After the remarkable success of last year’s Bohemian Rhapsody, it was inevitable that plenty more films focusing on the lives of much-loved musicians would follow.
Step forward Rocketman, another biopic about a British rock legend from director Dexter Fletcher – only this time following the trials and tribulations of Elton John.
It’s fair to say that Bohemian Rhapsody played it safe when it came to Freddie Mercury’s ‘extracurricular’ activities, but that’s not a trend repeated here.
Sure, Rocketman is full of fantasy and even borrows a few scenes from the musical genre, but it refuses to hide away from the drugs, booze and sex that John was almost synonymous with at one stage of his life.
Taron Egerton pulls off the lead role to spectacular effect, even managing to look like the infamous rocker at certain points – something I didn’t really imagine possible.
Rocketman follows John’s life all the way from his childhood, to his partnership with Bernie Taupin and eventual rise to huge fame, before delving into to his self-destructive ways and all the way to the beginning of his journey to redemption.
It’s impossible to not feel something for the lead character after witnessing the early moments of the film, given how John – real name Reginald Dwight – is treated by his parents. Seemingly a burden for mother Sheila (Bryce Dallas Howard) and barely recognised by callous father Stanley (Steven Mackintosh), he lives a lonely existence.
Things change when his talents on the piano are recognised and an older John, now played by Egerton, is thrown together with Taupin (Jamie Bell).
The pair hit it off, with Taupin providing the words and John nailing the music and performing the songs.
It’s (eventually) a match made in heaven for Stephen Graham’s Dick James, who serves up a record contract and propels John into the public eye.
We all know what happened next in terms on the music and success that followed, but it’s John’s personal life that soon comes to the fore.
Enter Richard Madden’s John Reid, a manager as suave as he is toxic. It’s John relationship with him that begins his spiral – with both actors playing it superbly.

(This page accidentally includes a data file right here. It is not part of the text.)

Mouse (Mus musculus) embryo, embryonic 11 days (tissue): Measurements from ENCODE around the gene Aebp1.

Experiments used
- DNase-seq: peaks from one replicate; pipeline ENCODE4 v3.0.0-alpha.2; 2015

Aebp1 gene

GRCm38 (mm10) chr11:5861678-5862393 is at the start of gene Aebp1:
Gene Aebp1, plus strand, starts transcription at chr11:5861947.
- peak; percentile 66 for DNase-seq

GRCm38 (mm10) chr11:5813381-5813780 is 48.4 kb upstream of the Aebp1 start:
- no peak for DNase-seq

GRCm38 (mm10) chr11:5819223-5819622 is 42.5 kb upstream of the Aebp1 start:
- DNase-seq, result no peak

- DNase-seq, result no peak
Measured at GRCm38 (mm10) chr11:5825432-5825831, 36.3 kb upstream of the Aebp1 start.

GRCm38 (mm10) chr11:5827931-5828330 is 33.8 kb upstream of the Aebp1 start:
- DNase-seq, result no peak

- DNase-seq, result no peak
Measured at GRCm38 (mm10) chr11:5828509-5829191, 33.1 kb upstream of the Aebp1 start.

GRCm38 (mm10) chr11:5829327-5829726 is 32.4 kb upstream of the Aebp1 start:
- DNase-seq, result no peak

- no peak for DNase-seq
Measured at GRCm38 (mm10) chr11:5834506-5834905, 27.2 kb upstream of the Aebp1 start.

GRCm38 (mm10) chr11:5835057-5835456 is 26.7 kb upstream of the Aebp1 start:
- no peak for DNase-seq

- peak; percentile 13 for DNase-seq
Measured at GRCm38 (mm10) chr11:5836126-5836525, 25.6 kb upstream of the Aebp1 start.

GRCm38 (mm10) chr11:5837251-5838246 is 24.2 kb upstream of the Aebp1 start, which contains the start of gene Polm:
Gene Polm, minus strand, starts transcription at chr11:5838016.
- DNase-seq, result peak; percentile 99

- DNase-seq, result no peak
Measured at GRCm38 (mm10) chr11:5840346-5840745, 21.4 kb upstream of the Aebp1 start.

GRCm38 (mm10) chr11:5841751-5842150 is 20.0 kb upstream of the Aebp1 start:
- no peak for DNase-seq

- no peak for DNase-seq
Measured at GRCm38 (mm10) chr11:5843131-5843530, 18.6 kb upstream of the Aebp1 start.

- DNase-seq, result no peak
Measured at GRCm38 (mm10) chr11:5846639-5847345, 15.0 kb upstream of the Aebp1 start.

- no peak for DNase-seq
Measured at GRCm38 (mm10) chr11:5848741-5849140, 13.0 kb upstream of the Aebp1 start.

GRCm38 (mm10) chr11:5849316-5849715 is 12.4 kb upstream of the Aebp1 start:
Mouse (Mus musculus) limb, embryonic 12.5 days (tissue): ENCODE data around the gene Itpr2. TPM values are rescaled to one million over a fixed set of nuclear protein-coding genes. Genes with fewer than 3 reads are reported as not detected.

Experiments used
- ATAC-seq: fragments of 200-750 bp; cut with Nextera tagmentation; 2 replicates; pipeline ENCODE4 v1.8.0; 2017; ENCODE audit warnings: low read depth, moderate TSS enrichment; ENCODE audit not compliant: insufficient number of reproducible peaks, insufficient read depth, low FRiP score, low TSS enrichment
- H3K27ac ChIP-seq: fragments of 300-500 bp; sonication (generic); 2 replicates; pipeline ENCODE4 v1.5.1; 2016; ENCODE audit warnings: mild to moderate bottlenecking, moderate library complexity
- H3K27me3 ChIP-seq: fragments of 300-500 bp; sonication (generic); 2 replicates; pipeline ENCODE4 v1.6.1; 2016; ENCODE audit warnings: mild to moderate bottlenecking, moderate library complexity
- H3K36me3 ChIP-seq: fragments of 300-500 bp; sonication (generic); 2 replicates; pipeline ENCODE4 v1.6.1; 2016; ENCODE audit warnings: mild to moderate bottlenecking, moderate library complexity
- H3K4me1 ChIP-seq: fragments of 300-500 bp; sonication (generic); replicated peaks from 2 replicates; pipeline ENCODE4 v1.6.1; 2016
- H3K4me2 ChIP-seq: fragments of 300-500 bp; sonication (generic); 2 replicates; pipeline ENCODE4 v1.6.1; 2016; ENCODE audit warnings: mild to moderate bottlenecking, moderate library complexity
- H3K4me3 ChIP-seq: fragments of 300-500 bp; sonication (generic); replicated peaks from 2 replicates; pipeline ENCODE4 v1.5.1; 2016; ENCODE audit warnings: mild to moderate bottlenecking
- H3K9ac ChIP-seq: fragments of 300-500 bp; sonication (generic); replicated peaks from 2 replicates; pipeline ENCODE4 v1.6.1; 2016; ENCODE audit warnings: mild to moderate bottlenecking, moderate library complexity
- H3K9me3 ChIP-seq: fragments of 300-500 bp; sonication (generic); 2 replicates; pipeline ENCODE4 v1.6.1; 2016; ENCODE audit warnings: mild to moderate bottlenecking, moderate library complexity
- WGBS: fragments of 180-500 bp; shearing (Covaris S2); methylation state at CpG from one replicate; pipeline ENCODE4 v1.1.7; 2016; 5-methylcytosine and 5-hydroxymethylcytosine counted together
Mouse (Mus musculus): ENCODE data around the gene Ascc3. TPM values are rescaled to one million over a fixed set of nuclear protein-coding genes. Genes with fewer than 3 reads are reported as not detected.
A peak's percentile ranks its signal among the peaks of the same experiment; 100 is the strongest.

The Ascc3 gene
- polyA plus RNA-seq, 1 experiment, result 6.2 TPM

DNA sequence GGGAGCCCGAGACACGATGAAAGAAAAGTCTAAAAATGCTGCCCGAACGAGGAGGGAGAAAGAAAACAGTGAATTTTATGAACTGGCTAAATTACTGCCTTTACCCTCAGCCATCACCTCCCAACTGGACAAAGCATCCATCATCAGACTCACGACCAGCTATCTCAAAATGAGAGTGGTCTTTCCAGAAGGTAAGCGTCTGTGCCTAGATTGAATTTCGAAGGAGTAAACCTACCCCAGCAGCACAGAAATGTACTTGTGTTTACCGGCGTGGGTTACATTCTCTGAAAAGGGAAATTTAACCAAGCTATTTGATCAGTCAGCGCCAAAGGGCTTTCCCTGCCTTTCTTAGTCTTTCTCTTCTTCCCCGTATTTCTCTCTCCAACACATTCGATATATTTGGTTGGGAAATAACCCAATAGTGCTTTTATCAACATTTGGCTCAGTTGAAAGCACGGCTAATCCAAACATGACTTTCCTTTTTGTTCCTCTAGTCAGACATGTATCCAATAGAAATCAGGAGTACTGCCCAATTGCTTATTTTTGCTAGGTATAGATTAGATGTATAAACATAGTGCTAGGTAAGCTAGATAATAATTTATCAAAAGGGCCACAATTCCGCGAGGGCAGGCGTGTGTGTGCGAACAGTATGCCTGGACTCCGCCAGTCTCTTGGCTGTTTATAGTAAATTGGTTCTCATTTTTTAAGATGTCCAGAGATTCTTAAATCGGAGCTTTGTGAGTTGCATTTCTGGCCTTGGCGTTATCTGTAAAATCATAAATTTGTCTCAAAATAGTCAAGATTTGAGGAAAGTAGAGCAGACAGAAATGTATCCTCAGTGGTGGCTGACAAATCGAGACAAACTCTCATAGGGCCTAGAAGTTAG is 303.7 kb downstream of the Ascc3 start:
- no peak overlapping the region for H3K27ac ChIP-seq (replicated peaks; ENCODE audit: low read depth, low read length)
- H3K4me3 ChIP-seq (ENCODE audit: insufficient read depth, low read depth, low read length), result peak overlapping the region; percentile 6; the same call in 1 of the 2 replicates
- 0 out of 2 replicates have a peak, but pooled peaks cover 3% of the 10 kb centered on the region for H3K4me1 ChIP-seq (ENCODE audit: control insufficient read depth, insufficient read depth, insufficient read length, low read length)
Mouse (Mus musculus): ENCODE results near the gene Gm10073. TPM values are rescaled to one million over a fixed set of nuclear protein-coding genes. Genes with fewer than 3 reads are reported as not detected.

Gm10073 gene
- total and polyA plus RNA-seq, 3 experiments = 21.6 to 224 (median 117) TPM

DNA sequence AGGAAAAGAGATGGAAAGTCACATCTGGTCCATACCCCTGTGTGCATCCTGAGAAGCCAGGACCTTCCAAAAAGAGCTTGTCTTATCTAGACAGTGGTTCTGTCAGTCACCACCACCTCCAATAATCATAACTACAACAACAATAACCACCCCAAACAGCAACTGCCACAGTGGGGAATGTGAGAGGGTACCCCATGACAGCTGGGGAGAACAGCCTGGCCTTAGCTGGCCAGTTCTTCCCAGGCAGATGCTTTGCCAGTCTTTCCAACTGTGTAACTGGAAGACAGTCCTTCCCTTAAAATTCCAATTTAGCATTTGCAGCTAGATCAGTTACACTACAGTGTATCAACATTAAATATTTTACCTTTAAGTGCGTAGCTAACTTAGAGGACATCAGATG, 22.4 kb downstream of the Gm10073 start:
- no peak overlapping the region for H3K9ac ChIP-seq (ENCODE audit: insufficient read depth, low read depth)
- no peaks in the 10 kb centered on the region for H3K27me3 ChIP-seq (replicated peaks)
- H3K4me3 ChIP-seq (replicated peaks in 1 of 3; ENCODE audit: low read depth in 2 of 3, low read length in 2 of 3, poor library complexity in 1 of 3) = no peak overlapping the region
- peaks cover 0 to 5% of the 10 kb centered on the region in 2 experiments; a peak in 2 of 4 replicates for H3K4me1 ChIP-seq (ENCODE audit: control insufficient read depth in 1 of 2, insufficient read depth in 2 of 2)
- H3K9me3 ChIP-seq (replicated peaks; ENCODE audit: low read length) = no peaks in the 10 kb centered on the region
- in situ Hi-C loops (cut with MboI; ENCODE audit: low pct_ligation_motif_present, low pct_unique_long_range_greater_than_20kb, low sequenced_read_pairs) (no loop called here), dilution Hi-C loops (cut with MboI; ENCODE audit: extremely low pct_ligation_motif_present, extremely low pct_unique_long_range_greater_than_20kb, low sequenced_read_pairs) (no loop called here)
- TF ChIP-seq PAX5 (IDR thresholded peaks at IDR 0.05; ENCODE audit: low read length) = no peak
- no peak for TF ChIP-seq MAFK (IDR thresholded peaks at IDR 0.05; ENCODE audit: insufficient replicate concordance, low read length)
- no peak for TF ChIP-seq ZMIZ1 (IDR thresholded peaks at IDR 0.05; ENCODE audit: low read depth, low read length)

Whether you’re a fan of John or have no interest in his music, the story here is worth your time. It’s packed with fantasy and music, sure, but the heartbeat of the story is certainly not to be missed.
Egerton chose to sing all of the music himself, which felt like an odd decision at the time. There are moments when he’s difficult to hear, but on the whole he nails the role.
Likewise, Bell and Madden are real stand-out performers here, while Dallas-Howard is almost unrecognisable but delivers a great performance.
Personally, I’m not a big fan of musicals and John’s music isn’t really to my taste.
The scenes that were musical-like turned me off a little, but the threads that branch off into fantasy do work very well.
It’s both an uplifting and heart-breaking story that should be accessible to all and is likely to be John’s last big hit.
Voice Verdict: 8.5/10
+ Great performances
+ Strong story
+ Fantasy moments work
– Musical-style moments
Boston’s West End Cinema (Fri, May 31 to Thurs, June 6)
X-MEN: DARK PHOENIX (12A)
2D – 4pm (Wed), 6pm (Thurs), 8.30pm (Wed/Thurs)
GODZILLA: KING OF THE MONSTERS (12A)
2D – 2.15pm (daily), 5.30pm (daily), 8.30pm (daily)
3D – 11.45am (Fri/Sat/Sun/Wed)
Noon (Wed), 3pm (daily), 6pm (daily), 8.40pm (daily)
THE SECRET LIFE OF PETS 2 (PG)
10am (Fr/Sat/Sun), 12.10pm (Fri/Sat/Sun), 2pm (Fri/Sat/Sun/Wed), 4.15pm (daily), 6.20pm (daily)
2D – 11am (Wed), 2.30pm (daily), 5.15pm (daily), 8.15pm (daily)
3D – 11am (Fri/Sat/Sun)
JOHN WICK: CHAPTER 3 – PARABELLUM (15)
1pm (Wed), 3pm (Tues/Thurs), 5.40pm (Fri/Sat/Sun), 8.30pm (Fri/Sat/Sun/Mon/Tues)
DETECTIVE PIKACHU (PG)
2D – 10am (Fri/Sat), 12.30pm (Sat), 3.40pm (Fri/Sat/Sun)
PEPPA PIG: FESTIVAL OF FUN (U)
AVENGERS: ENDGAME (12A)
2D – noon (Fri/Sat/Sun)
PAW PATROL MIGHTY PUPS (U)
Lego Move 2 10.15am (Wed/Thur)
Detective Pikachu 2D – 6pm (Mon)
PARENT & TODDLER SHOWING
Detective Pikachu 2D – 10am (Wed)